We thus find confirmation in Fig. 5 that AnDA is able to reconstruct an SSH signal with good coherence to the truth at higher frequencies than OI, and so even when AnDA is compared with the OI specifically tuned for the region of interest. This is consistent with what we had already pointed out from the example gridpoint time series in Fig. 4. As already discussed, in the domain we examine here, submonthly fluctuations are the strongest in coastal regions because of the response to wind bursts (Jouanno et al. 2016). Operational systems such as DUACS, based on OI, are not able to capture well those fast fluctuations, but can partially get around this limitation by using additional products such as the AVISO Dynamic Atmosphere Correction (DAC) to propose an a posteriori correction for the missed and aliased part of the signal corresponding to the dynamical high-frequency ocean response to wind and pressure forcing (e.g., Ponte and Ray 2002). Note that this correction, however, is only based on this specific source of high-frequency fluctuations, while our study shows that a method such as AnDA is able to capture high-frequency signals originating from all kind of sources (to the extent that the fluctuations are well represented in the historical catalog). We find indeed that the spectral results shown in Fig. 5 remain robust also when restricting the area of the spectral analysis to the central ocean-only region (not shown here), meaning that AnDA is able to capture high-frequency fluctuations of any kind, and not only the coastally trapped waves.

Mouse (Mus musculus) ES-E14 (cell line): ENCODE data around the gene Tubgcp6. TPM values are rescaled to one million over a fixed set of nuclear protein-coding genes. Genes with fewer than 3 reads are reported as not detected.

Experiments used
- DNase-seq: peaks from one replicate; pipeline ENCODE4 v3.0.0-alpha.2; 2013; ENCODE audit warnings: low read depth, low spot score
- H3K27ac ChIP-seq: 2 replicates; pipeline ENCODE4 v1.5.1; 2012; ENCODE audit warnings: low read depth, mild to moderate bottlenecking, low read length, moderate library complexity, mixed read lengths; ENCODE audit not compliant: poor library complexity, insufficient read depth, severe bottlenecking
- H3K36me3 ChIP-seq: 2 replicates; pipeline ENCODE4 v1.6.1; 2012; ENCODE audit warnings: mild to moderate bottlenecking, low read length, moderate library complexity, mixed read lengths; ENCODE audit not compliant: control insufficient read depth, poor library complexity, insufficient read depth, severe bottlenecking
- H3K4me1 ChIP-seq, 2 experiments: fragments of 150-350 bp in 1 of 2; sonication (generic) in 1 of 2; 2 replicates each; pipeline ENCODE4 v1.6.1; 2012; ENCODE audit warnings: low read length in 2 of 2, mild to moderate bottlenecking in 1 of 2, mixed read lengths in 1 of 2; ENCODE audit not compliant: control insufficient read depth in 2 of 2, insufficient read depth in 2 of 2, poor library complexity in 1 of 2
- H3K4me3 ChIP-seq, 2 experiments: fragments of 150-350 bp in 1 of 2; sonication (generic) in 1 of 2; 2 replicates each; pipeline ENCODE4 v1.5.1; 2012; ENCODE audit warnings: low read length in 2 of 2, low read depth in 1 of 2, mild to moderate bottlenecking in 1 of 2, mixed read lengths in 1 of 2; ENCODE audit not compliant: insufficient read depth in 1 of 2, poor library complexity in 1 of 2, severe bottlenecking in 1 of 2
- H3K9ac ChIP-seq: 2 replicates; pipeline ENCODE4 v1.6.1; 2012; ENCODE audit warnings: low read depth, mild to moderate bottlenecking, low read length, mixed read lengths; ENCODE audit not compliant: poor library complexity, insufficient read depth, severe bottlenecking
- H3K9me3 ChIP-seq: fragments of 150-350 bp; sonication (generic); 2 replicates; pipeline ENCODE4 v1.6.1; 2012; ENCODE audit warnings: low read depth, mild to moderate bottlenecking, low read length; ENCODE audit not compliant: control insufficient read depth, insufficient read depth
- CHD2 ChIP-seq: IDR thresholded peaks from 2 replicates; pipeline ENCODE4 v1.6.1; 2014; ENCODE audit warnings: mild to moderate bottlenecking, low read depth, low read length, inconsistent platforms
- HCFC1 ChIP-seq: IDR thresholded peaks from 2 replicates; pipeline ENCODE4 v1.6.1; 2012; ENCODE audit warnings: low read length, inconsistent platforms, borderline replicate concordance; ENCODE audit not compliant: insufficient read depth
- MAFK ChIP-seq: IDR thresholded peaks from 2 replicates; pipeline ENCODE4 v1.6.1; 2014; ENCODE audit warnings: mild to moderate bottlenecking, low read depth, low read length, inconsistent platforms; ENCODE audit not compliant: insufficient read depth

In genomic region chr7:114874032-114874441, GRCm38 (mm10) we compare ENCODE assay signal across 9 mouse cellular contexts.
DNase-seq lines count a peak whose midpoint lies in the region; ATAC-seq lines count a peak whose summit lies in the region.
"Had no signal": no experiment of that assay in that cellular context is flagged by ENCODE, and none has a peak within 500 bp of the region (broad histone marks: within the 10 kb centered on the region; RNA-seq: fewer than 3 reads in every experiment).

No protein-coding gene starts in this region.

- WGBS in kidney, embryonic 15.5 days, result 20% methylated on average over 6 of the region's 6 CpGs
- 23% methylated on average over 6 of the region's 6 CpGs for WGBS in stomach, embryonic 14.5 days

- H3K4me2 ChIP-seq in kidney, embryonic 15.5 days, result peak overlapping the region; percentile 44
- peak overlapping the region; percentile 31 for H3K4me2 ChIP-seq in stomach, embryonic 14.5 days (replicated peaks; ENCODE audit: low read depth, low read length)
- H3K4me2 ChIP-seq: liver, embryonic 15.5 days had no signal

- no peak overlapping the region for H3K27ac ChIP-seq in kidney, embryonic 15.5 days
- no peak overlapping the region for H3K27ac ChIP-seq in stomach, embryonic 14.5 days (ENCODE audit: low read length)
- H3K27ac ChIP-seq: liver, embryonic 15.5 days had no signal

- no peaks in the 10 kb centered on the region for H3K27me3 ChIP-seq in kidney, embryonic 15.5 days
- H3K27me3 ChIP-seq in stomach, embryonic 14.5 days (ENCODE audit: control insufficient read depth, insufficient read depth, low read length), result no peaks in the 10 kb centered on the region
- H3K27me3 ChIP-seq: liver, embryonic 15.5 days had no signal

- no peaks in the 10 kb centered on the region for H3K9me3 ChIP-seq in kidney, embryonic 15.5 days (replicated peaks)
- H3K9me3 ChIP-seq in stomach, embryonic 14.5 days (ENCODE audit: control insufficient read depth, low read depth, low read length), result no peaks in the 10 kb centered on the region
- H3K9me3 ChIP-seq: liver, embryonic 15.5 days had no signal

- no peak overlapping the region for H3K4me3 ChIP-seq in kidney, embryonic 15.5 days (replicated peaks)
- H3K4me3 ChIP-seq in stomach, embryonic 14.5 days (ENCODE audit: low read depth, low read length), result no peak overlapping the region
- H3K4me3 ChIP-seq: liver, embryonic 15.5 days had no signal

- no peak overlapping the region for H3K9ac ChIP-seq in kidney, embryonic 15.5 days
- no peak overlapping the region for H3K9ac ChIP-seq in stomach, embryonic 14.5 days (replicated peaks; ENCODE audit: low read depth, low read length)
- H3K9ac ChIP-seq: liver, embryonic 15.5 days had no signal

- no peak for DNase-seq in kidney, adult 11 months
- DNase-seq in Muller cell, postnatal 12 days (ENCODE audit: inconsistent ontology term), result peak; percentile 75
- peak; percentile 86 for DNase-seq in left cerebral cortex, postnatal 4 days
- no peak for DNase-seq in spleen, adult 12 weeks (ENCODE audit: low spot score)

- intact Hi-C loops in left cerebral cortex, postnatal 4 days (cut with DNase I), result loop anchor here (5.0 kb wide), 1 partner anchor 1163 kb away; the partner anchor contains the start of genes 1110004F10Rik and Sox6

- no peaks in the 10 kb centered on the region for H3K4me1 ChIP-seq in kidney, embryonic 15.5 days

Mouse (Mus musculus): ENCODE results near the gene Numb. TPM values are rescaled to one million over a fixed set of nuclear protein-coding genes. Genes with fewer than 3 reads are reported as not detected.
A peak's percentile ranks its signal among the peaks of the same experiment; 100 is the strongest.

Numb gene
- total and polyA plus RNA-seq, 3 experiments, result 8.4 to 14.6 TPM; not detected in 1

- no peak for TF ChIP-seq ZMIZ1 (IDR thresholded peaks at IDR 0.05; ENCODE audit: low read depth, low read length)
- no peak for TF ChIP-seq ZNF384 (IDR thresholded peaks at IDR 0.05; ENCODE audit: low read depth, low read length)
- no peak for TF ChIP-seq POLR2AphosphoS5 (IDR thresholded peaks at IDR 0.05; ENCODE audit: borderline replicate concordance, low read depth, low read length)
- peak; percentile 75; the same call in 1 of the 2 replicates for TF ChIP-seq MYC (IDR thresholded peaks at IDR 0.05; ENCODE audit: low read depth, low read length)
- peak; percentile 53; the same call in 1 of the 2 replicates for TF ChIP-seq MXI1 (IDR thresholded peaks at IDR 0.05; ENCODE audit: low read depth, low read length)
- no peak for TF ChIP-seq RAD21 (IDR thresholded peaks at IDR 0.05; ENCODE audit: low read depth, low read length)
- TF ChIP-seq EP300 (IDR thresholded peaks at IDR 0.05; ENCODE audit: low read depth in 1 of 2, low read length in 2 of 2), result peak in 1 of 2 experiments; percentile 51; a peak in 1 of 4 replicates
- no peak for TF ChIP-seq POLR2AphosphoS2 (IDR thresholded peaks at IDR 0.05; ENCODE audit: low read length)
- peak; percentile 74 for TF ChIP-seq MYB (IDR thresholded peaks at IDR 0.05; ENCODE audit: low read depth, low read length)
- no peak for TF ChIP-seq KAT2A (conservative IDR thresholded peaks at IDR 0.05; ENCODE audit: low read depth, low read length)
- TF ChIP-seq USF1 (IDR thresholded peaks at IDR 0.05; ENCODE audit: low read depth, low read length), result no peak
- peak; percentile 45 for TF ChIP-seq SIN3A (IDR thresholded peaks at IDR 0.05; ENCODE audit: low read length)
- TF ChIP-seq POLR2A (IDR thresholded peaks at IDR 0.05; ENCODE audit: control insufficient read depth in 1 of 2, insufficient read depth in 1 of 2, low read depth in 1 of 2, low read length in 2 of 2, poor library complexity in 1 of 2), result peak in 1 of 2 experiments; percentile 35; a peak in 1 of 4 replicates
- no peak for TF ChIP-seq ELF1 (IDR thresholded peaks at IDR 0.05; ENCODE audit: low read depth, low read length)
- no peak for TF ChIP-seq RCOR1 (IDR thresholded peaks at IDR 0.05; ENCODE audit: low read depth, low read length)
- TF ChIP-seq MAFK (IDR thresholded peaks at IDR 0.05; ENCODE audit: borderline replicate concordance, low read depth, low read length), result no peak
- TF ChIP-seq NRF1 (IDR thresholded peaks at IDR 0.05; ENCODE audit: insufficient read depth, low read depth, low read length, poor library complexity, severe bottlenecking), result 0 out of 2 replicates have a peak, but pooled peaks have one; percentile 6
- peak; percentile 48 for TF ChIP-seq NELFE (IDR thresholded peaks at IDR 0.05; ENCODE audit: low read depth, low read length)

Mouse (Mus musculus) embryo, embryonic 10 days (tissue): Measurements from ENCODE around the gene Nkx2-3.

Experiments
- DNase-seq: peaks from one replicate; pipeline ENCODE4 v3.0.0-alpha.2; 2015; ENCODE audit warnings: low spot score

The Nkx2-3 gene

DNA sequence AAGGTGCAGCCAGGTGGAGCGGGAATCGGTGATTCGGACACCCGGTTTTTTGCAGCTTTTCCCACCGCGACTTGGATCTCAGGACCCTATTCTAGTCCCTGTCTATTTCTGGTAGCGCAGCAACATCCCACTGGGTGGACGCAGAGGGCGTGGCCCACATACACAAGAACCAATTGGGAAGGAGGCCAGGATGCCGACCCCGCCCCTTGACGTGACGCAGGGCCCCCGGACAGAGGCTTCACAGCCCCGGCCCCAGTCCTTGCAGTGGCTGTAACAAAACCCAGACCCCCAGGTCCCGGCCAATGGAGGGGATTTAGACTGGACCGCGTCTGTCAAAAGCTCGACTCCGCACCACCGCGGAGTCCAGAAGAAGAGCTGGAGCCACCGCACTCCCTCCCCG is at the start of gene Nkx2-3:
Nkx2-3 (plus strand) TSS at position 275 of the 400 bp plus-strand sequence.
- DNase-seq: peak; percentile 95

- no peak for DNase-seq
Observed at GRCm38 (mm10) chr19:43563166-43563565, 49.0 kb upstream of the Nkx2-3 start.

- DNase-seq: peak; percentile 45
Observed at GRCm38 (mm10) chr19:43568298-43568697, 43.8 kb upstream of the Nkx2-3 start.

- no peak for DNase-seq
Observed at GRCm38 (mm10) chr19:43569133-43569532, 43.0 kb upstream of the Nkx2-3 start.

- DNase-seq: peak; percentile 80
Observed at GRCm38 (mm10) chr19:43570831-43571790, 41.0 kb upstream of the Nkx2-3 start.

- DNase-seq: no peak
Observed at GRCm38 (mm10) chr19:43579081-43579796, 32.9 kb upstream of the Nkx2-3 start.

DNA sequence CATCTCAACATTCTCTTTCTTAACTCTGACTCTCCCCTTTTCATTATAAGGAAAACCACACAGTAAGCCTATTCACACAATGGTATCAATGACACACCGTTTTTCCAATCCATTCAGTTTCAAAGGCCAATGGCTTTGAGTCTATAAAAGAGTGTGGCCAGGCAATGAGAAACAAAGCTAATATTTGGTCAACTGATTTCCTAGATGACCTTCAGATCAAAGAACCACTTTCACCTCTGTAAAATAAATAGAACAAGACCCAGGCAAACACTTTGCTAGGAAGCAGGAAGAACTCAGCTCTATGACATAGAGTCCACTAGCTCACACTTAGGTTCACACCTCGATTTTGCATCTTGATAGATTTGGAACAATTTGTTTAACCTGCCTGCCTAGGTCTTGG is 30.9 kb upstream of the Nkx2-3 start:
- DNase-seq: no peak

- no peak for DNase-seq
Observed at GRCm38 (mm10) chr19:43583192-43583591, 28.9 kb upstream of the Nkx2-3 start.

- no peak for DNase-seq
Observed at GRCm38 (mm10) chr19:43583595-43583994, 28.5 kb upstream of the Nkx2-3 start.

f. Estimated standard deviation results

Another interesting result of this study is that, consistently with the L63 application in section 3, AnDA produces a more informative estimated standard deviation. Indeed, it has similar spatial patterns as the absolute error (i.e., the difference with the true signal), and does not only depend on the tracks of the observations to interpolate. This is illustrated in Fig. 6 where estimated standard deviation and absolute error are averaged over a 1-month period on two example dates (8 March and 8 September 2004) for AnDA, OI, and OICOA. For visual purposes, we show the monthly averaged distribution of the absolute error as it presents a clearer flow-dependent feature than the daily distribution.

Fig. 6.
Fig. 6.

Monthly averages of (top) estimated standard deviation and (bottom) absolute error centered on (a) 8 Mar and (b) 8 Sep 2004. The Ps produced by OI (top-middle panel for each month) and OICOA (top-right panel for each month) only depends on the tracks of satellite altimetry and the background covariance B. Therefore, the estimated standard deviation does not seem relevant to approximate the absolute error (bottom-middle and bottom-right panels for each month). On the other hand, the estimated standard deviation produced by AnDA is flow dependent (top-left panel for each month) and closer to the absolute error.